February 17, 2012

Some time ago I took a class called Game Design Workshop. It was absolutely the best class of my entire education. For one of the assignments I created a concept for a game that was sort of like a reverse Earth defense shooter. That is, instead of your ship being at the center of the screen fending off enemies from all sides, your ship traveled along a specific path around the edges of the screen and shot at enemies coming from the center. I guess you could say it is a lot like the classic game Tempest. Well, I’ve made some modifications to that original design and I’ve actually decided to start developing it. I’m building it in Game Maker and have already got some of the ship movement completed. Like usual, I’m just using placeholder graphics for now.

At first I was totally stumped about how to do this, but then I started tinkering with Game Maker’s paths system. So basically, I created a predefined path then assigned that path to my player object. Then I mapped movement to the path speed and the player ship came alive! After some playing around, I decided to add a second ship at the exact opposite point of the path. So now, the player will have two ships moving around the path as they choose. I’m having some issues with the second ship not showing up on creation and then ‘popping in’, but I think I have an idea of how to solve that.

Anyway, there’s really nothing to show yet, but I at least wanted to let my current project be known. I’ll update as soon as I get some more work done with it.


EGP Infinite World – Preliminary Research

February 4, 2012

Well with the Experimental Gameplay Project having finished up the ‘5-Button Competition’ it is time to move on. A new month means a new theme and a new 7-day challenge. This month’s theme is ‘Infinite World’, so before I move into a full game design, I’m spending a little time with Game Maker. I have a few ideas, but before I jump in I wanted to see if I could even figure out how to make any of them work. I’ve been testing some randomly generated objects. I think I’ve got the initial workings of this ready. Now I just need to put it through some final tests. If it works out as planned, I’ll begin brainstorming and my 7-day development cycle.

Oh and the roundup for the ‘5-Button Challenge’ has been posted over the EGP website. It looks like I have some serious competition. I’ll update with the status of the event as EGP does. Until then, I have some stuff to randomize!

Balloon Ride: We Have Liftoff!

February 1, 2012

I did it! Balloon Ride is finished, uploaded and submitted.

Wow. I cannot even begin to describe what an exhilarating experience this was. Sure it’s just a simple one-level game, but having something tangible that I can say I built is so amazing. That I built it for an actual competition is even more exciting. There’s a chance that people in Germany might actually be playing my game on a huge television screen!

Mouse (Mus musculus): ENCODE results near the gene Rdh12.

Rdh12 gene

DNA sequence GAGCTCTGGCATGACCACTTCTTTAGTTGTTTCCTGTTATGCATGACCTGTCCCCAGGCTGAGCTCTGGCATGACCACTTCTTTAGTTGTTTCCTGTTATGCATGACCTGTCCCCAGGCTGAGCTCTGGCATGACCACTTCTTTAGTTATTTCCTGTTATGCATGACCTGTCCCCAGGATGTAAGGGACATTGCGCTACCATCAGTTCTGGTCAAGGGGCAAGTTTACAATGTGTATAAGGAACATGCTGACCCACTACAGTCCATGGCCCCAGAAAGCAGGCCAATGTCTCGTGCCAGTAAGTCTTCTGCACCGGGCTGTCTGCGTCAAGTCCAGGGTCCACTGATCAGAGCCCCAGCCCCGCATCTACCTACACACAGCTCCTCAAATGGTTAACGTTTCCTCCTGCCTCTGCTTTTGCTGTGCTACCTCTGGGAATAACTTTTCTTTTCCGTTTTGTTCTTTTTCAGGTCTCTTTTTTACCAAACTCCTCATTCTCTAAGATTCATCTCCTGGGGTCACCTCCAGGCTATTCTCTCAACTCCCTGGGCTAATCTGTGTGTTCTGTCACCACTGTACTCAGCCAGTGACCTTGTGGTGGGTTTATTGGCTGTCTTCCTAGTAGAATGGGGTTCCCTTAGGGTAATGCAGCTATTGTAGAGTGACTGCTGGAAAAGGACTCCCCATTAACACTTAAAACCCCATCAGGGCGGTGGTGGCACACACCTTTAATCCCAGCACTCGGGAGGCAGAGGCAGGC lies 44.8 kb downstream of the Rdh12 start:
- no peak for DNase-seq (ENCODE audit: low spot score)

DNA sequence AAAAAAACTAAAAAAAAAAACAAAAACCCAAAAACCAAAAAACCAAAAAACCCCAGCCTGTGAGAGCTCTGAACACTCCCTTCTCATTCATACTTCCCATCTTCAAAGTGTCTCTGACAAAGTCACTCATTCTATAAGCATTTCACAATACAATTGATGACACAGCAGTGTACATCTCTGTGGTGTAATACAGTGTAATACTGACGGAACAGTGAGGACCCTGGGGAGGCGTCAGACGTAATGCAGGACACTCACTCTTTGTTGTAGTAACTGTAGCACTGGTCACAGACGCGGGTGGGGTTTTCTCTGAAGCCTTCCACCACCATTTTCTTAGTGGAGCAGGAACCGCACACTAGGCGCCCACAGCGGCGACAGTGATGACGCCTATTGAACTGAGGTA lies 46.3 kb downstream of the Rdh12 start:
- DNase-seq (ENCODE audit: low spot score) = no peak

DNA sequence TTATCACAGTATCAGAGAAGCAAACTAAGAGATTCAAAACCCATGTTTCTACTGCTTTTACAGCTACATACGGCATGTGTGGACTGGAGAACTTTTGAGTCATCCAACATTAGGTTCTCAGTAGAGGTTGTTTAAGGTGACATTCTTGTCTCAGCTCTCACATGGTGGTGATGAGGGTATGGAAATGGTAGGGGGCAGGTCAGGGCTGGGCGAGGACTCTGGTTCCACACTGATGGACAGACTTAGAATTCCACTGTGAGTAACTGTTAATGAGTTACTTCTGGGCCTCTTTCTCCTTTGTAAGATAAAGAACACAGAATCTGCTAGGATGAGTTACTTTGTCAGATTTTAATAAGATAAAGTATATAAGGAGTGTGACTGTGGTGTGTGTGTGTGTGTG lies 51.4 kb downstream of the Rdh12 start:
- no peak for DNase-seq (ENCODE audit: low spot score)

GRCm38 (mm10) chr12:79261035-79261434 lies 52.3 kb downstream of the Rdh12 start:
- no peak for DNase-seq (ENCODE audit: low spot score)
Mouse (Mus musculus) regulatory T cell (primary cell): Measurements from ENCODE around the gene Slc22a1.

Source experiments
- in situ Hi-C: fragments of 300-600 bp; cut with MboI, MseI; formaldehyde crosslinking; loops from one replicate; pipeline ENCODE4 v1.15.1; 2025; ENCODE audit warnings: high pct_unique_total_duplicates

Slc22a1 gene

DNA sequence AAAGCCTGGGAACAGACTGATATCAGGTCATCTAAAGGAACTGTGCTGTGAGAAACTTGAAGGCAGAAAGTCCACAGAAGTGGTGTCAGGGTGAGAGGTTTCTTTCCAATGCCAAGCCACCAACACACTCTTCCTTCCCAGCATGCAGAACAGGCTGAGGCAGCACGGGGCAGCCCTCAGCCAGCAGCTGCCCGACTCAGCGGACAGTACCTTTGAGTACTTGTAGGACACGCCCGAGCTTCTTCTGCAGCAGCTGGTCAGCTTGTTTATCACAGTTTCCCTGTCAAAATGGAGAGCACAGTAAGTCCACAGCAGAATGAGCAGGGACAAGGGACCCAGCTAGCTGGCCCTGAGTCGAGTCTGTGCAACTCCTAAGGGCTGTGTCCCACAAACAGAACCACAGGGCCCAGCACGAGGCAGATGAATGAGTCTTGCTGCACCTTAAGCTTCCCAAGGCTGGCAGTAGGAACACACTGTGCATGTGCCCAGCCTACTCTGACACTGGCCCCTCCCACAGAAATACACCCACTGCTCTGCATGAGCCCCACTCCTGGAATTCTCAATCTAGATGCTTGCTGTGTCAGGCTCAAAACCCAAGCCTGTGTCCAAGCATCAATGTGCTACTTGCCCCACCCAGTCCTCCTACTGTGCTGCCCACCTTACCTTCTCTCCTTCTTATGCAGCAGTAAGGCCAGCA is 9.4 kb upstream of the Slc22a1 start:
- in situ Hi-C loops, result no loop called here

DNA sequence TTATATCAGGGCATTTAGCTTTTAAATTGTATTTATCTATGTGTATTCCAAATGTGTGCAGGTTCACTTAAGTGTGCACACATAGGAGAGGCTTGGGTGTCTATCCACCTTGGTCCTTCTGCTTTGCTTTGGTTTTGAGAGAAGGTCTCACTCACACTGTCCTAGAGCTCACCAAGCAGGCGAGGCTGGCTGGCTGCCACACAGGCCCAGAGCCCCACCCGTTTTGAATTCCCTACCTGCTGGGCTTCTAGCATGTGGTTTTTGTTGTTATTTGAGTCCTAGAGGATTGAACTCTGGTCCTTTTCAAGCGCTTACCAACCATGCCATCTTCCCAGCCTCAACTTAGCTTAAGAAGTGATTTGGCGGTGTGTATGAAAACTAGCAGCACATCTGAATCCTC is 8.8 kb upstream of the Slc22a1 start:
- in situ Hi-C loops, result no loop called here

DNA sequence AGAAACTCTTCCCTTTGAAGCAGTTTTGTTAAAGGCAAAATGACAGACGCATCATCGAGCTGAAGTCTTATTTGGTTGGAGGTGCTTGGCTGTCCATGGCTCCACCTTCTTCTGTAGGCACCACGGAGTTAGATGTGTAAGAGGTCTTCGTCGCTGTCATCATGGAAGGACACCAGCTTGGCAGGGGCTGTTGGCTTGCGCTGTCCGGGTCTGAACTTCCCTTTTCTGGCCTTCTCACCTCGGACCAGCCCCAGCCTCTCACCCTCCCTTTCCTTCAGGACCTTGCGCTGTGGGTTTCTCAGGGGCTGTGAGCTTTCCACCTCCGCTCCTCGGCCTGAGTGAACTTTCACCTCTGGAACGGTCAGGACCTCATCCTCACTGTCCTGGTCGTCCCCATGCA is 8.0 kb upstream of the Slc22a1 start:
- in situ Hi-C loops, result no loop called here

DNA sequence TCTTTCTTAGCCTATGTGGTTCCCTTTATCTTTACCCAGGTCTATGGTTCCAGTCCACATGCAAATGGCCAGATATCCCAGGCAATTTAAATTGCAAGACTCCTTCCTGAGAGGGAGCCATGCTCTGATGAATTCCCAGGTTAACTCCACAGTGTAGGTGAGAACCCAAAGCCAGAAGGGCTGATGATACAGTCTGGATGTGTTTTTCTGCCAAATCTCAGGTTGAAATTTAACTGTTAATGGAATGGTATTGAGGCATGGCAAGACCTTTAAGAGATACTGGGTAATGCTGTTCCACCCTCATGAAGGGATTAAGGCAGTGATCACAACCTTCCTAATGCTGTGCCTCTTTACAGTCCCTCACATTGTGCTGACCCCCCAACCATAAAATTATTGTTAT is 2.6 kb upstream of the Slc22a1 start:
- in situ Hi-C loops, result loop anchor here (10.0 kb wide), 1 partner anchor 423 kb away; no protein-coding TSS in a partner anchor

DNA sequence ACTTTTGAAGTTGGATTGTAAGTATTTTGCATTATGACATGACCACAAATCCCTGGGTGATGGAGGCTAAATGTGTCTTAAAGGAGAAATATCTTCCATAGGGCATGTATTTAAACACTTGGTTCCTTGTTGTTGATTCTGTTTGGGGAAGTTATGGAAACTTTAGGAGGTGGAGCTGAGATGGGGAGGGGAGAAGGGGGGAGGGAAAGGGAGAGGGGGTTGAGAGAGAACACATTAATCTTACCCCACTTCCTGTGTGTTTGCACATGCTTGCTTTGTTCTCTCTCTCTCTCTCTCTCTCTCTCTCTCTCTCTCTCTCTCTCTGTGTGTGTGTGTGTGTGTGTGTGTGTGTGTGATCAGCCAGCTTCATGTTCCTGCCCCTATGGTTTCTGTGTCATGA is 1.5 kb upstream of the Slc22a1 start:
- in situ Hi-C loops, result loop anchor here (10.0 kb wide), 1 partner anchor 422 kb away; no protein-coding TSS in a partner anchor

After finishing up the graphics and some last minute details for the level select and results screens, all I had to do was add a couple of sound effects. I popped a balloon to get the sound of, you know, a balloon popping. I also recorded a sound for the balloon ‘lift’. All in all, this has been an incredibly exciting experience and I learned some valuable lessons in design during this short span.

So, while the game was designed to be played on the step pads I described in the first Balloon Ride post, it is of course totally playable on just a normal computer. It is unlikely to be as fun this way but if you want to give it a try to see what people might be playing, you can do so! Just download the game at this link:

All in all, I had crazy amounts of fun building this game. There were times I had no motivation and just wanted to do something else. But I forced myself to keep going, and I am really glad I did. I’m actually really excited to get going on my next game project.

Until then, here’s hoping I get some screen time with this EGP entry!

Balloon Ride: Up, Up, and Away!

January 31, 2012

Ugh. Down to just one day. Balloon Ride has to be submitted by the end of the day tomorrow, the 31st. I am wiped out. Work, class, and a group project on top of this EGP entry are just zapping my strength. But I’m so excited about Balloon Ride!

Being mostly comfortable with the gameplay, I turned my attention to updating the graphics and finalizing the layout of the game level. I think I have a fun and somewhat tricky level design made, at least within the context of the design challenge. Playing solo on a PC probably isn’t all that difficult, though from personal experience I can say that it is really difficult to pop a lot of balloons without just spamming the fire keys.